The chassis length was extended by 6” (150mm) in 1932 to provide more
room for the rear seat passengers and the load capacity of vans was
increased to 5 cwt (250kg).- the long wheelbase low chassis from 1934 to 1939
The low chassis, with flatter rear springs, was introduced with the
'Ruby' in 1934.
For some more technical details see
'The Differences in our Sevens'
The first engine in 1922 was 696cc but was soon increased to the 747cc
engine which appeared in 1923 and remained until 1937. The engines
are side-valve with a bore of 57mm and stroke of 78mm. During 1929
a larger diameter, stronger, crankshaft was fitted. The crankshaft
was two-bearing until the three-bearing crankshaft was introduced in
July 1936 but these are prone to breaking and hence a two-bearing
crankshaft is preferable. These, and other, modifications
gradually increased the brake horse power.
Magneto ignition was used until 1929 when coil ignition was fitted as
The engine was bolted directly to the chassis until late 1933 when the
engine was then rubber mounted onto the chassis (smoother).
All engines made post 1932 are readily interchangeable.
A re-designed 900cc engine appeared with the 'Big Seven' in 1937
(left). The gearbox
The early Austin Sevens were fitted with a three-speed gearbox with a
gate change, an 'H' shaped slot through which the gear lever is moved.
This was changed around 1930 to the more familiar 'ball' attachment of
the gear lever, as used in modern cars, but it is still a three-speed
'crash' (non-synchromesh) gearbox.
A four-speed crash box was fitted in late 1932 through to late 1933.
In late 1933 synchromesh was fitted to 3rd and 4th gears only, and from
mid-1934 synchromesh was fitted on 2nd, 3rd and 4th gears.
All of the four-speed gearboxes are interchangeable.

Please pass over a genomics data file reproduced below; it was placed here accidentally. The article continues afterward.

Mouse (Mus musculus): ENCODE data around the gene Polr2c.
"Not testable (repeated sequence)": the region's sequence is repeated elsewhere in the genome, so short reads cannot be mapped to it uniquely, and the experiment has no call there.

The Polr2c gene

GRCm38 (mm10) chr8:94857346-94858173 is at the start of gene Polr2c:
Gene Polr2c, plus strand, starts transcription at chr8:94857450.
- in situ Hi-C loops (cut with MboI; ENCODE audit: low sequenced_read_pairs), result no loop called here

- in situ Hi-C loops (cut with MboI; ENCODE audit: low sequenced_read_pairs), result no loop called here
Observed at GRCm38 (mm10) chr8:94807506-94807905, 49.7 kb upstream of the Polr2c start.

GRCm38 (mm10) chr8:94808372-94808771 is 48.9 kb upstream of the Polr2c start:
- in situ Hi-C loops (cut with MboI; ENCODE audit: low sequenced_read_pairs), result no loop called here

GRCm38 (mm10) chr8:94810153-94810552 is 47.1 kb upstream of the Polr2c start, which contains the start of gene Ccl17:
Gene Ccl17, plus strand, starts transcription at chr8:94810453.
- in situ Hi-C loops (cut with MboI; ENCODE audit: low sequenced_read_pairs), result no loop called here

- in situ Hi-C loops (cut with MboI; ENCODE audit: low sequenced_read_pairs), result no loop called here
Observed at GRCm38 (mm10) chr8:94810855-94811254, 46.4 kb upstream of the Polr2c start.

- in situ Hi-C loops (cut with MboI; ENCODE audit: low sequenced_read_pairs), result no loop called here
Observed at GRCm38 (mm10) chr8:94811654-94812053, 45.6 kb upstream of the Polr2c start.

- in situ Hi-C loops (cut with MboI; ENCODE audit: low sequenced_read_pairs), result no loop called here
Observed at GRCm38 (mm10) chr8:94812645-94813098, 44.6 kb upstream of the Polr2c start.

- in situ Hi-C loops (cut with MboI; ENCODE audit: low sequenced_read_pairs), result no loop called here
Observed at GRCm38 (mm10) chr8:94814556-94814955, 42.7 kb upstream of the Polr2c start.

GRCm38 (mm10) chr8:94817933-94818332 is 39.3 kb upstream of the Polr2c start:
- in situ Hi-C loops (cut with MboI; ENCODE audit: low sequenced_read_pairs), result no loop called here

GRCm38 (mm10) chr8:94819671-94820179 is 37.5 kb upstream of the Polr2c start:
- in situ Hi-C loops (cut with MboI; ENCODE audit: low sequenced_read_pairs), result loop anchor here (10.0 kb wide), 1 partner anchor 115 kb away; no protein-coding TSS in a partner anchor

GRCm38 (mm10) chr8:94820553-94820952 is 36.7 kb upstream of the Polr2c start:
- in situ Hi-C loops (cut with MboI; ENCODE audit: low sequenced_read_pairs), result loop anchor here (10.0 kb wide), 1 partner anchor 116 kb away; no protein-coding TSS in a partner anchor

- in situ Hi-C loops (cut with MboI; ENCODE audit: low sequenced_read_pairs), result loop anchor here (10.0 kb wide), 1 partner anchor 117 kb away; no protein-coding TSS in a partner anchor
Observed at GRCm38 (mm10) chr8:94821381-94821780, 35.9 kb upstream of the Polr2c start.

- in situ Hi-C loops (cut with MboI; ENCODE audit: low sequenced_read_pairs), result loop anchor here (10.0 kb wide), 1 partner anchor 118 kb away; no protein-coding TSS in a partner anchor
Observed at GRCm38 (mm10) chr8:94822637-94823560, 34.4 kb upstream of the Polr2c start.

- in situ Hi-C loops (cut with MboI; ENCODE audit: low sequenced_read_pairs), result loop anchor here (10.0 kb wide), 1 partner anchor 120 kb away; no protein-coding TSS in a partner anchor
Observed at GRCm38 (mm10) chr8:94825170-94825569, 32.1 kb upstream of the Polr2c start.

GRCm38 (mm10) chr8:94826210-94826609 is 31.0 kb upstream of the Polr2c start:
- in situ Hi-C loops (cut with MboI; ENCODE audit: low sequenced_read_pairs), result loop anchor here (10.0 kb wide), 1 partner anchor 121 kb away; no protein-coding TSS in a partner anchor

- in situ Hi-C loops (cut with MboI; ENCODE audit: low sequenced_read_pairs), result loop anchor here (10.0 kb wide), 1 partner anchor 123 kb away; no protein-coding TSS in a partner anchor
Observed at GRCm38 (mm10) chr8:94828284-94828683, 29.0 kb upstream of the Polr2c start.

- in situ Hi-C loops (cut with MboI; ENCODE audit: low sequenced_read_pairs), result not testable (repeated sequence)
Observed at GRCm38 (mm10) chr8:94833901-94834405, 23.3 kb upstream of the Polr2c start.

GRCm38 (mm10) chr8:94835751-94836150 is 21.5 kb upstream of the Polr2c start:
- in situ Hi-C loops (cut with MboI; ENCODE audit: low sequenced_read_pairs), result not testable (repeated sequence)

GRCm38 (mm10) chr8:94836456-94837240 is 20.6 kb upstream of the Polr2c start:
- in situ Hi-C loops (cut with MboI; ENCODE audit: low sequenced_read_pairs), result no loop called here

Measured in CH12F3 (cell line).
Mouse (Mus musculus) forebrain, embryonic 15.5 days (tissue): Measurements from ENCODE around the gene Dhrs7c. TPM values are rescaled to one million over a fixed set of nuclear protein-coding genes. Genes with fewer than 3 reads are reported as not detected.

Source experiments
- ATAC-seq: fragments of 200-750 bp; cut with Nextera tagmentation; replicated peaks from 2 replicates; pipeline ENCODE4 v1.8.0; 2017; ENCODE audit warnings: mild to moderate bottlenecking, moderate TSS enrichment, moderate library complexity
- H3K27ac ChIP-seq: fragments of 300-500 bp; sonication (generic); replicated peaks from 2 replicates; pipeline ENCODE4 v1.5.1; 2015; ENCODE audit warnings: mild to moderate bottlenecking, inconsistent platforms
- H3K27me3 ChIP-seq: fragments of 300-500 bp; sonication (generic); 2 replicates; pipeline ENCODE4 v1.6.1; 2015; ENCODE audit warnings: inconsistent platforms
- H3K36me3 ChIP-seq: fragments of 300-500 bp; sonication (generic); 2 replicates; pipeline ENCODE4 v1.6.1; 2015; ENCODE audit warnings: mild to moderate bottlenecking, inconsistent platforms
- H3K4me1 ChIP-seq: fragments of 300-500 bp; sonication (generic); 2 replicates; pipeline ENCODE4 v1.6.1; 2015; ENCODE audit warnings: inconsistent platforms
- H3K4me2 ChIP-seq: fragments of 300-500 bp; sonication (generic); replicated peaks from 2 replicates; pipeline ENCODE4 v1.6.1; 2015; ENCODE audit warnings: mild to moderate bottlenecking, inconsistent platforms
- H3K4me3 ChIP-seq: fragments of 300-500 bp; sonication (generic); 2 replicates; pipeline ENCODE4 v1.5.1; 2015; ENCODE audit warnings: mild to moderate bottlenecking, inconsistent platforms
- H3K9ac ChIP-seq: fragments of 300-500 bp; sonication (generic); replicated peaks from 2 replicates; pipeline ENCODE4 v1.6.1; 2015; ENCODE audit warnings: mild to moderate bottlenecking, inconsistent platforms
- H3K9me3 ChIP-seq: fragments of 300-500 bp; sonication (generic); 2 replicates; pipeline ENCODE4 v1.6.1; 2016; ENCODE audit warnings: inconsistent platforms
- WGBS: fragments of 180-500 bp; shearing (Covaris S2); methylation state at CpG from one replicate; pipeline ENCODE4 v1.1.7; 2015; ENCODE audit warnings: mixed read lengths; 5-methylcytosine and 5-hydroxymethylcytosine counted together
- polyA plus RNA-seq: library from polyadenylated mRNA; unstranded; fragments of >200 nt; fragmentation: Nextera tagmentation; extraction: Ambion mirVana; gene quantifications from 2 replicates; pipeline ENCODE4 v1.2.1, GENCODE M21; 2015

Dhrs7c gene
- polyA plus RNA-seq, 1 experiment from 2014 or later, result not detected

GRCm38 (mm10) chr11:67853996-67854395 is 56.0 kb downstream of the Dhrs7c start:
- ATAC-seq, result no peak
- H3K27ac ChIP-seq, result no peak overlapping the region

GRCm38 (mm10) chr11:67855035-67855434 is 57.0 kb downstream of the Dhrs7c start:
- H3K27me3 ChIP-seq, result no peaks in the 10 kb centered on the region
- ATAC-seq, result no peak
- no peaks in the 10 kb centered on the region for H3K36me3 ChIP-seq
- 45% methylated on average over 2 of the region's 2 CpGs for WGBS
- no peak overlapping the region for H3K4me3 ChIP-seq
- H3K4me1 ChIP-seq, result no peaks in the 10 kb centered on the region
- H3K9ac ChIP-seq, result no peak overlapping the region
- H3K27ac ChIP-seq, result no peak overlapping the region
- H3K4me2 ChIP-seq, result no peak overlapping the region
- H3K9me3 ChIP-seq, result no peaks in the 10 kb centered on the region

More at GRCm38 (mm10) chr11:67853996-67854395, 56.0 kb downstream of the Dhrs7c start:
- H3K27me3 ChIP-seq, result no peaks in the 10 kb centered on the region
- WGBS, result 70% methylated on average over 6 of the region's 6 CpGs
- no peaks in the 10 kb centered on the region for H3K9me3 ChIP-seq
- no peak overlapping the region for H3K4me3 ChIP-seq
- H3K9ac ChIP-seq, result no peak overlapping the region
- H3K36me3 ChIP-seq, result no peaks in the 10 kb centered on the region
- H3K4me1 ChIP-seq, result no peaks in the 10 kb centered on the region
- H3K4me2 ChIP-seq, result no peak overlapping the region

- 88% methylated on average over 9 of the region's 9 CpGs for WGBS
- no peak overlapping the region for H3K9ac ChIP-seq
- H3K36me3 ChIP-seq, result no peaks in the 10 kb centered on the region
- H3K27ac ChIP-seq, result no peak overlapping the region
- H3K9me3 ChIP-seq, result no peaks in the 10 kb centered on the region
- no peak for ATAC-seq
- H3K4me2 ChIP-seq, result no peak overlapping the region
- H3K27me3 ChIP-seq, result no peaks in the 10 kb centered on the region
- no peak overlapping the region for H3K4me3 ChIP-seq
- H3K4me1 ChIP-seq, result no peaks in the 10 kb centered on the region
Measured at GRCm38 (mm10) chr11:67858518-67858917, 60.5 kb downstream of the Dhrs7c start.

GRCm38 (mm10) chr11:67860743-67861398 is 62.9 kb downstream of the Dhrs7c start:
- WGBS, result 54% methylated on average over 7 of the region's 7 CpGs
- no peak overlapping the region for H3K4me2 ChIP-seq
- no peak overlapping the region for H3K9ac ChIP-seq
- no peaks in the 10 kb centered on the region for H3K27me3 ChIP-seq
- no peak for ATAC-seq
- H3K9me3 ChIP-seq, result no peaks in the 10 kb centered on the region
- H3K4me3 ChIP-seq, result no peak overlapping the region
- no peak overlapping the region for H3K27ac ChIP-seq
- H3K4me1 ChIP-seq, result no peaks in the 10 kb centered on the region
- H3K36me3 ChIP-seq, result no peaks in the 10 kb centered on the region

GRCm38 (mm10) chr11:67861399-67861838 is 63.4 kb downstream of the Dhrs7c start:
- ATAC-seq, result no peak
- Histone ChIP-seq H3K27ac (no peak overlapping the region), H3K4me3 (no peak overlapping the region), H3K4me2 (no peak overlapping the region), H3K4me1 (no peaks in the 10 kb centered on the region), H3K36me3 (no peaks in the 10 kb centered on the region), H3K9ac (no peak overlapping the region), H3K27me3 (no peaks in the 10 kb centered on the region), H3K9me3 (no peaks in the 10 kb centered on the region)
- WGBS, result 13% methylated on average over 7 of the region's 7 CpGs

Before 1930 the handbrake applied the front brakes only and the
footbrake applied the rear brakes. From 1930 onwards the brakes
were linked and so the footbrake operated the front and rear brakes
together, as did the handbrake.
Until the last of the 'Ruby' models the brakes were operated through
cables. The 'Big Seven' has a cable to the front brakes and rods
to the rear brakes.Wheels and Tyres
All 'Sevens' up to and including the 'Ruby' models have spoked wheels;
the 'Big Seven' has Easyclean pressed steel wheels.
Up until 1934 the tyre sizes of the tourers and basic saloons were 3.50
x 19", Avon Sidecar tyres are now fitted for these cars.
The tyres were changed to 4.00 x 17" when the low-chassis was introduced
in 1934. The 'Big Seven' tyres are 4.75 x 16".
New cross-ply tyres are available from specialist suppliers.
'Guide to Parts and Services'
So which model?
Generally speaking the later the car the easier it is to drive and
maintain. For information on the performance of the most
popular 'Sevens see
Later cars are cheaper than the earlier cars and saloons are cheaper
than the open cars. As a rough guide for on-the-road cars in
reasonable condition with current MoT, consider the 'Big Seven' and
'Ruby' saloons to be about £5000; 'Box Saloons' about £6000 and earlier
'Tourers' etc about £7000, with the late 1920s 'Chummy' models around
the £8000 mark, in each case give or take a few hundred pounds.
Beware of inflated prices on internet auction sites and at specialist
dealers and restorers.
If you are seriously thinking about ownership, and live in Cornwall,
come along and see the range of 'Sevens' which
our members own